Wednesday, November 11, 2020

aztec warriors for freedom

It is Armistice Day. Or Remembrance Day. Or Veterans' Day.

The day has gone by several monikers in different countries at different times. Initially, the day was set aside to honor those who had fallen in The Great Imperial War of 1914-1918 as a reminder that nothing so horrid should ever happen again.

But it did happen again. Over and over in the Twentieth Century, and the day, by the sheer weight of thankfulness, expanded to honor the veterans who battled the forces of totalitarianism.

That is why we still set aside the day the armistice went into effect with two minutes of silence. On the almost-talismanic 11th day of the 11th month at 11:00 AM. 

Under normal circumstances, I would be gathering with a group of Canadians, Americans, Europeans, and Mexicans at Rooster's to mark the day with the obligatory two minutes of silence, tales of heroic relatives, reading of "In Flanders Fields," and singing the Mexican national anthem. But the virus has claimed another of our civil rites.

During the First World War, Germany did its best to drag Mexico into the war on its side (an affair to remember). But Mexico maintained its foreign policy of neutral non-intervention. Mexico was far too busy trying to settle its own Revolution to worry about how the European imperial powers were going to carve up Europe.

The Second World War was a different story -- as the result of several serendipitous factors that coincided in the early 1940s. Mexico's relations with the United States and the other European allies were strained following Mexico's Revolution. They worsened when President Lázaro Cárdenas expropriated foreign oil holdings to create Pemex. Therefore, when Manuel Ávila Camacho, a close ally, was elected president in 1940, no one expected Mexico's foreign policy to change. But it did.

Initially, President Camacho wanted only to improve relations with the United States. President Roosevelt was open to the overtures and offered infrastructure aid to Mexico, as well as a reduction of the onerous debt Mexico had acquired through its years of internal turmoil. In turn, the United States purchased strategic resources from Mexico: copper, zinc, mercury, cadmium, graphite and lead. That assistance, along with other factors, tripled Mexico's annual income from 1940 to 1946.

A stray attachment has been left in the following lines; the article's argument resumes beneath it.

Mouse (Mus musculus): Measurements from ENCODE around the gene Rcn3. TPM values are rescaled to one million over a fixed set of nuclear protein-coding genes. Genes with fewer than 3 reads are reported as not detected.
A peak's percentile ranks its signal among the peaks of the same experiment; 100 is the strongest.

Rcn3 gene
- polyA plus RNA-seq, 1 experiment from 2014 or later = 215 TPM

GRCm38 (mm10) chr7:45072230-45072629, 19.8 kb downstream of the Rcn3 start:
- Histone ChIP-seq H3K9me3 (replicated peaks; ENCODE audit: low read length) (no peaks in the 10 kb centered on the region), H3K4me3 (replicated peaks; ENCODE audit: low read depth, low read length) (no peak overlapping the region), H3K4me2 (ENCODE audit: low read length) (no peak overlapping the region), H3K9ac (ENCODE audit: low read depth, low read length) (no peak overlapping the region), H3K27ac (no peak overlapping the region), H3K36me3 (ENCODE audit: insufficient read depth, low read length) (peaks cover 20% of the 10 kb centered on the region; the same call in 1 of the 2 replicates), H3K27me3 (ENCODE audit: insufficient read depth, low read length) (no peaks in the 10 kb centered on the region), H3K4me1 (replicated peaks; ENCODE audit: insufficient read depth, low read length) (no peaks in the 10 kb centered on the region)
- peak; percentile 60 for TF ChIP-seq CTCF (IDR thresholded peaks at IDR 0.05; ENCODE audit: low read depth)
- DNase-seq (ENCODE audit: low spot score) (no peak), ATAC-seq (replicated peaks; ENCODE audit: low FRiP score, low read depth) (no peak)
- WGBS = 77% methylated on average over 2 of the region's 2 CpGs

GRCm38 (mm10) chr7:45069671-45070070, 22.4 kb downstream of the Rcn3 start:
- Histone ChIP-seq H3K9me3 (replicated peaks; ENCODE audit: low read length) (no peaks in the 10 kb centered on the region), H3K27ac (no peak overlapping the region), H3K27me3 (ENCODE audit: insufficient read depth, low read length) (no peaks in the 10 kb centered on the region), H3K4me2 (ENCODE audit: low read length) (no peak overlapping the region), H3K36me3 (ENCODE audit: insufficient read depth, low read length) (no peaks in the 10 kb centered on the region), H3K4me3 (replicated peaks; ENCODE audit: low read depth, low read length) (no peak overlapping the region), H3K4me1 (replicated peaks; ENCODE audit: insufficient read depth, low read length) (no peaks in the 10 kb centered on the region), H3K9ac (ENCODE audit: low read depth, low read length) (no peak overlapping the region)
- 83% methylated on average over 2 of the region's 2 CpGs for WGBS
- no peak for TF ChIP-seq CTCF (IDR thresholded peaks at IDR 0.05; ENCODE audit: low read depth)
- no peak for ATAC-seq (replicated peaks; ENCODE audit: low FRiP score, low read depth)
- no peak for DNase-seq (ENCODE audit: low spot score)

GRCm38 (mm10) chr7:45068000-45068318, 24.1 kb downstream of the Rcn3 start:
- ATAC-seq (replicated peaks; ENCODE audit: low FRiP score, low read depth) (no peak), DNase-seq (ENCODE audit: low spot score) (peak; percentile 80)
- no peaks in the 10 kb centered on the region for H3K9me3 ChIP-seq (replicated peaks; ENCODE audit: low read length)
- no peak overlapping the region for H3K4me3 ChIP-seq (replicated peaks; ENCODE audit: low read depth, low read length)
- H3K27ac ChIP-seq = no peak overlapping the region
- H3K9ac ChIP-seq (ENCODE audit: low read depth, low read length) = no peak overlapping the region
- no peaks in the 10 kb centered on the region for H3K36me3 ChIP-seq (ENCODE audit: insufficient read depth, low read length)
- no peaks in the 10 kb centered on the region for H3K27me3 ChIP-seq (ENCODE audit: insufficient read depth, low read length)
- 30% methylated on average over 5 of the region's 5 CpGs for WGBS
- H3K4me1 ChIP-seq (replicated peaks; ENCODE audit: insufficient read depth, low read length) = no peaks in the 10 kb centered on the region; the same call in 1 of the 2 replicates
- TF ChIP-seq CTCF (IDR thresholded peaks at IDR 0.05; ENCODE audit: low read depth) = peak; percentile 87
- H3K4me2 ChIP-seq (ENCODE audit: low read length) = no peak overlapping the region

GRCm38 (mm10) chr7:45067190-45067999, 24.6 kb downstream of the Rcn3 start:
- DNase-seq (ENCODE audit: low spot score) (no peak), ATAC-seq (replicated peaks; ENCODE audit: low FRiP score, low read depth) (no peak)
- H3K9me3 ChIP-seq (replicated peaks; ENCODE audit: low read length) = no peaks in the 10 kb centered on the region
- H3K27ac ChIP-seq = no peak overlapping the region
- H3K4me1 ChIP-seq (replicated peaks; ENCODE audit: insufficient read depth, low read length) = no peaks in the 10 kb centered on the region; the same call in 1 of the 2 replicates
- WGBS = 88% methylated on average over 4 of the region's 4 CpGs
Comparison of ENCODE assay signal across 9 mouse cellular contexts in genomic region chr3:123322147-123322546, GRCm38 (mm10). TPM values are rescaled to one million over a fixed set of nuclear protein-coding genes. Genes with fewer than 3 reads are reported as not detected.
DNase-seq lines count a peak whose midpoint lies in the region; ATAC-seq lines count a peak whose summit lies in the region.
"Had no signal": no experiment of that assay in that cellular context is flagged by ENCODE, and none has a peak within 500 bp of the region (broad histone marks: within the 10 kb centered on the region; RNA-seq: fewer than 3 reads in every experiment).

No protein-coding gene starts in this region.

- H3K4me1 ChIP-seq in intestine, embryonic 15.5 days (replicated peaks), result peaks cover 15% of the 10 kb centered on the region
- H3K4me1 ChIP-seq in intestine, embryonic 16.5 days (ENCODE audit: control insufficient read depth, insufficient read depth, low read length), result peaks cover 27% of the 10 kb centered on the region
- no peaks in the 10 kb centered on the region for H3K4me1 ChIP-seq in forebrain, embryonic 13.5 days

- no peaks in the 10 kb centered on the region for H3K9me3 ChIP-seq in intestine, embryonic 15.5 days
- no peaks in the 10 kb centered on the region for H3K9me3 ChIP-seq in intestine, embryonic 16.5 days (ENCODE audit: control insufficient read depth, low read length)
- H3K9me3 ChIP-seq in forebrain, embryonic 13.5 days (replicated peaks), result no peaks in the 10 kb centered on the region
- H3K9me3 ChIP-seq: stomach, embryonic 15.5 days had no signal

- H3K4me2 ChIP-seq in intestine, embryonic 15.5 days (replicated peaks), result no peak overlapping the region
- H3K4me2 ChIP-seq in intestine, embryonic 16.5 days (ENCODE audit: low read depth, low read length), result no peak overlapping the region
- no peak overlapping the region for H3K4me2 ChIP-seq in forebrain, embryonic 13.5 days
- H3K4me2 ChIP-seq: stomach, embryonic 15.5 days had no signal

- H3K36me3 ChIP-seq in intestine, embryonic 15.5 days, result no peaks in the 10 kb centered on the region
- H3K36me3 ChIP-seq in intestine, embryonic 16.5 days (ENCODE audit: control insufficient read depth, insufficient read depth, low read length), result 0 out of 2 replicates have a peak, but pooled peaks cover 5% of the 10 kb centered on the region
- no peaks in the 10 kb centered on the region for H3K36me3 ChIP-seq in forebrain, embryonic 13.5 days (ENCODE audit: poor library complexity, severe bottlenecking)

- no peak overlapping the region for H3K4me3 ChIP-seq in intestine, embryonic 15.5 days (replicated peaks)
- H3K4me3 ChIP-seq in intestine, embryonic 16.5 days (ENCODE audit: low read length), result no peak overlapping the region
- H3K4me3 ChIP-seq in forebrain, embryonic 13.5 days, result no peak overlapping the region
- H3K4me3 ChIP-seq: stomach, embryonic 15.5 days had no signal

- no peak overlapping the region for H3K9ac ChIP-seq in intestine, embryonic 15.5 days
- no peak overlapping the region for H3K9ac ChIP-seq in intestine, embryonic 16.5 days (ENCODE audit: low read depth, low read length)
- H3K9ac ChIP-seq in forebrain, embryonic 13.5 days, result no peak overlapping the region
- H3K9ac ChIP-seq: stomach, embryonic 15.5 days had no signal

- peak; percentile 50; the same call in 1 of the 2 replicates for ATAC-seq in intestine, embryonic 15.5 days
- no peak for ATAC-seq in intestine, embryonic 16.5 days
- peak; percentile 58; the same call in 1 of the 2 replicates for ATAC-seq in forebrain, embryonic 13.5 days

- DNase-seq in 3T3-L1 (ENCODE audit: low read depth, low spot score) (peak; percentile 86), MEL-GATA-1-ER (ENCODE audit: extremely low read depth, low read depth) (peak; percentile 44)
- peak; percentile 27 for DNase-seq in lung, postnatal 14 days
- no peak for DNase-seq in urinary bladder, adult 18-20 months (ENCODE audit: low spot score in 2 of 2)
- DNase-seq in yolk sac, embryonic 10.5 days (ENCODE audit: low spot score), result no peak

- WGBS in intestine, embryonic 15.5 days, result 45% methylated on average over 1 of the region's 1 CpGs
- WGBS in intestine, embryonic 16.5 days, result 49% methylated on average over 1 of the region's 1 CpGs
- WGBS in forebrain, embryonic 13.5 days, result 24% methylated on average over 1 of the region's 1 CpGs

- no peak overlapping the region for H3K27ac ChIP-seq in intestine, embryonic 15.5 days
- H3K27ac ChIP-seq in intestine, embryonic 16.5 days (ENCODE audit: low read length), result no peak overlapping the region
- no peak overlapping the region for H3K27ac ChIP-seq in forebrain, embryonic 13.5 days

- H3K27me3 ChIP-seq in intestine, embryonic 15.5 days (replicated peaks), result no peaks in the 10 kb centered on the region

And that is where matters may have remained had not German submarines pushed Mexico into the camp of the Allies. Immediately after the Japanese bombed Pearl Harbor, Mexico severed diplomatic relations with Japan, Germany, and Italy. But Mexico withheld its hand from declaring war.

Six months later, Germany responded to that political generosity by sinking two Mexican oil tankers in the Gulf of Mexico. Germany refused to apologize. On 1 June 1942, Mexico declared war on all of the Axis powers.

President Camacho attempted to limit Mexican participation in the war to logistical support. Mexican citizens decided they were not going to be restricted to that role. At least 15,000 young Mexican men went north to enlist in the American armed forces. President Camacho eventually saw the wisdom in deeper involvement; it would provide Mexico with a strengthened diplomatic position following the war. And it did.

The Japanese gave President Camacho the cultural hook it needed to increase its participation in the war. Mexico has strong connections with The Philippines. Between the mid-1600s and 1821, Mexico had been the hub in the Spanish Galleon trade between The Philippines and Spain, and the same Viceroy who ruled Mexico on the king's behalf, also ruled The Philippines. Some Mexicans had settled in The Philippines as part of the Spanish Empire, and Filipinos had settled in Mexico as part of the importation of the coconut plantation culture. (I understand there is still a Filipino community in Colima.)

When the Japanese invaded The Philippines, President Camacho could (and did) exhort Mexicans to help "liberate our brothers."

And so they did. Mexico organized an air squadron (Squadron 201, also known as the Aztec Eagles) and sent the squadron north to the United States for training in at Laredo in 1944. They were called the best and brightest Mexico had to offer the war effort. When I underwent my Air Force pilot training at Laredo almost 30 years later, the squadron was still honored on the walls of the headquarters and training facilities.

By the time their training was complete and they were shipped to The Philippines in April 1945, there was still a lot of war to be fought in the Pacific. The squadron (consisting of 300 volunteers: 30 pilots and 270 ground crew) did just that in their P-47D aircraft. Between May and August, they flew 90 missions including infantry ground support, and bombing raids on Formosa and Luzon to dislodge Japanese defenders. They were credited with putting 30,000 Japanese troops out of operation.

Upon their return to Mexico City on 18 November 1945, they were feted with a parade of honor. 

But, as is true with all tales of military heroes, not everyone returned for that parade. Of the 300 volunteers that left Mexico, 34 pilots and ground crew were casualties of the war.

For the 15,000 Mexicans who fought as part of the American armed forces and for the 300 volunteer members of the Aztec Eagles, we celebrate you this Veterans Day. Even though the day is not a holiday in Mexico, the service you provided helped the Allies win a war against the terror of totalitarianism.

We thank you, as we thank those who served. On this hallowed day.

And because there will be no public celebration today at Rooster's today, I offer this anthem. The same anthem that we would have sung together had we met.


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